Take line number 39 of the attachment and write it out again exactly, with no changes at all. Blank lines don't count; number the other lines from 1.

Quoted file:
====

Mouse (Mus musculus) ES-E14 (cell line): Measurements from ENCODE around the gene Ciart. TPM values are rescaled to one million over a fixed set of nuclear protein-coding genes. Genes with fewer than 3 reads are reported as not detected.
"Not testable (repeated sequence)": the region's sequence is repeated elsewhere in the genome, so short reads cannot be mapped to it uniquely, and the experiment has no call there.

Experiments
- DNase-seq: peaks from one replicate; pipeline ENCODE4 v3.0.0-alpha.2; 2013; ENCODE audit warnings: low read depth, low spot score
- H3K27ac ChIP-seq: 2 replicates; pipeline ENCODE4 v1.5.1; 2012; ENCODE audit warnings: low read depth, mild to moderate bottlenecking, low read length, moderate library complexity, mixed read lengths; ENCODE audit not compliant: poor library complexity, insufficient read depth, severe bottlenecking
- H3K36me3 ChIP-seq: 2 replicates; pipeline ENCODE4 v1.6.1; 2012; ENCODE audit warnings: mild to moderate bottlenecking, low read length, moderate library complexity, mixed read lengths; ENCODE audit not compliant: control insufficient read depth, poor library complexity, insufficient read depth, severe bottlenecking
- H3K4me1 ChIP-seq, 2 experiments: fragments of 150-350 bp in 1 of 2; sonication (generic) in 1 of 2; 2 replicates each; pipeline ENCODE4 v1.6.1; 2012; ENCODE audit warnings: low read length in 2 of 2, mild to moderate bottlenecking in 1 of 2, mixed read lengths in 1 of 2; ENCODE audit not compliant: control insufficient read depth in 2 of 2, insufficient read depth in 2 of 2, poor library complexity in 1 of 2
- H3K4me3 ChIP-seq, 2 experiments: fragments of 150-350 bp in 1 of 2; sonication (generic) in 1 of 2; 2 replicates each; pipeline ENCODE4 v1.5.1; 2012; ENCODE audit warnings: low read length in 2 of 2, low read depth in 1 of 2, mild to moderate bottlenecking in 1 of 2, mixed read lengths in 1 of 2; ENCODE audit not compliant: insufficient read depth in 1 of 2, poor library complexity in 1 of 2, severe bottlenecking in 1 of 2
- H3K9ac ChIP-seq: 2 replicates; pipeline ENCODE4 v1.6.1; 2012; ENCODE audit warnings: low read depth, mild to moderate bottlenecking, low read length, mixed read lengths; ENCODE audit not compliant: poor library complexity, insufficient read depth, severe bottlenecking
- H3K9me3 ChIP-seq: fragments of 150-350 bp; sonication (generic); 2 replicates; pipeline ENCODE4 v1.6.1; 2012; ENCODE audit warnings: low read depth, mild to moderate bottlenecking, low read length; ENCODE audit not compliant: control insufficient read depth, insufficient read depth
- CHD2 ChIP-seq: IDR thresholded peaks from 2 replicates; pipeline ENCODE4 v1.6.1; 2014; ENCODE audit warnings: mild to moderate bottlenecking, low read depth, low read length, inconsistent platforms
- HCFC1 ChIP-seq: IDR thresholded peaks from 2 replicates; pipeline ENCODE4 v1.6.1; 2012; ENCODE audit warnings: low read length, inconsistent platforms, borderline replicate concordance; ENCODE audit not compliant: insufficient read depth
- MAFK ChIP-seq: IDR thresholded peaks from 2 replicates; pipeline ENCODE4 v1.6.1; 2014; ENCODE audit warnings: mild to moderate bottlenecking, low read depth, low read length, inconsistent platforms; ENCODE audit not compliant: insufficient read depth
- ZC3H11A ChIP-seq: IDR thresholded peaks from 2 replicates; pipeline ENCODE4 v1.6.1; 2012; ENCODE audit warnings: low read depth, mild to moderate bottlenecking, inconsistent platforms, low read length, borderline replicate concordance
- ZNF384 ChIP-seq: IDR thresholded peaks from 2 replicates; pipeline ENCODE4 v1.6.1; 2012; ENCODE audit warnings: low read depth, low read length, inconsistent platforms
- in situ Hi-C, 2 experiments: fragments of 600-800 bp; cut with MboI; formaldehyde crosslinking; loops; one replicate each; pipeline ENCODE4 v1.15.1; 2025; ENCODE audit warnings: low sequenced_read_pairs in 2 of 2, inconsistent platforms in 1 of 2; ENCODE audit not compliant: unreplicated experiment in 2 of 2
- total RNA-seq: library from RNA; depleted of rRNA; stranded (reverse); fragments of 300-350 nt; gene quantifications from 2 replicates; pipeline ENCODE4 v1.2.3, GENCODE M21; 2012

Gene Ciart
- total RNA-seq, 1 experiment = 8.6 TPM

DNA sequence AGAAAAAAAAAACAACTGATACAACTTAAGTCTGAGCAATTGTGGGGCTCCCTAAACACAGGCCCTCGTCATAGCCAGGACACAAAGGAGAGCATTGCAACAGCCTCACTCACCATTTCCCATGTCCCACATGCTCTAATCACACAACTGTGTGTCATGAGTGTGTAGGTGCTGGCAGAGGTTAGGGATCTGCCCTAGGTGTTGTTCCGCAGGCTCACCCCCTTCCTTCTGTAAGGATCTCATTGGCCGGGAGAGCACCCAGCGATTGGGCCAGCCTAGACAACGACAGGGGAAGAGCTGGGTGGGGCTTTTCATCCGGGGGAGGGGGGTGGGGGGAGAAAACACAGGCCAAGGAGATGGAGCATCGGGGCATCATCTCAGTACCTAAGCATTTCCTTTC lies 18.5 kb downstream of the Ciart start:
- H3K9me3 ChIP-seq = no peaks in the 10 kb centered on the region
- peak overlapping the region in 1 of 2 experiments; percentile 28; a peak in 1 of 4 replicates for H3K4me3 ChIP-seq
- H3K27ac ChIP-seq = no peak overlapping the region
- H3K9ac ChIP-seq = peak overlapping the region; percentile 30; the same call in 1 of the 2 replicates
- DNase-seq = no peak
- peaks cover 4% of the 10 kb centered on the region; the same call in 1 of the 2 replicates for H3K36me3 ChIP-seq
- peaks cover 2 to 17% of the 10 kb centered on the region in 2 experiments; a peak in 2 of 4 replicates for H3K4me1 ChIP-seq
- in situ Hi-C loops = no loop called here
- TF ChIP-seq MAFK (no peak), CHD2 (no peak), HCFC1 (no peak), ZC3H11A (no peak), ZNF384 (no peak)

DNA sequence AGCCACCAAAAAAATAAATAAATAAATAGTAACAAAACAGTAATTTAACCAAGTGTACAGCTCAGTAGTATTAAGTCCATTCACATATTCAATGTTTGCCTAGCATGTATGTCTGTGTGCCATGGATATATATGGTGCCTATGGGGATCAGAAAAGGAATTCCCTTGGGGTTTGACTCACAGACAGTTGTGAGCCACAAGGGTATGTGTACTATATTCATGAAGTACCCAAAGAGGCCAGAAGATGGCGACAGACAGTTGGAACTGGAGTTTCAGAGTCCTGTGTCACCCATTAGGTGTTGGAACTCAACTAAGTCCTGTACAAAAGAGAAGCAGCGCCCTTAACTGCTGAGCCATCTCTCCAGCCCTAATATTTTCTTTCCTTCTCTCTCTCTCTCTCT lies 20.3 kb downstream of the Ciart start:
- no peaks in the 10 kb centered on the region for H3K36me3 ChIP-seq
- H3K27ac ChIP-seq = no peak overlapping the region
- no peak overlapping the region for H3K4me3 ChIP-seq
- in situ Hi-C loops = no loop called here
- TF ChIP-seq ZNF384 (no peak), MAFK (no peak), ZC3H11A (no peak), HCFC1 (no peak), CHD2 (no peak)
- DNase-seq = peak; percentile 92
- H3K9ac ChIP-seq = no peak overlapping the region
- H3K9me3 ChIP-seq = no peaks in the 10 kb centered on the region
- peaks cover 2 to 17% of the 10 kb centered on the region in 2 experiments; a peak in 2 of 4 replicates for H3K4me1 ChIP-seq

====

- peaks cover 2 to 17% of the 10 kb centered on the region in 2 experiments; a peak in 2 of 4 replicates for H3K4me1 ChIP-seq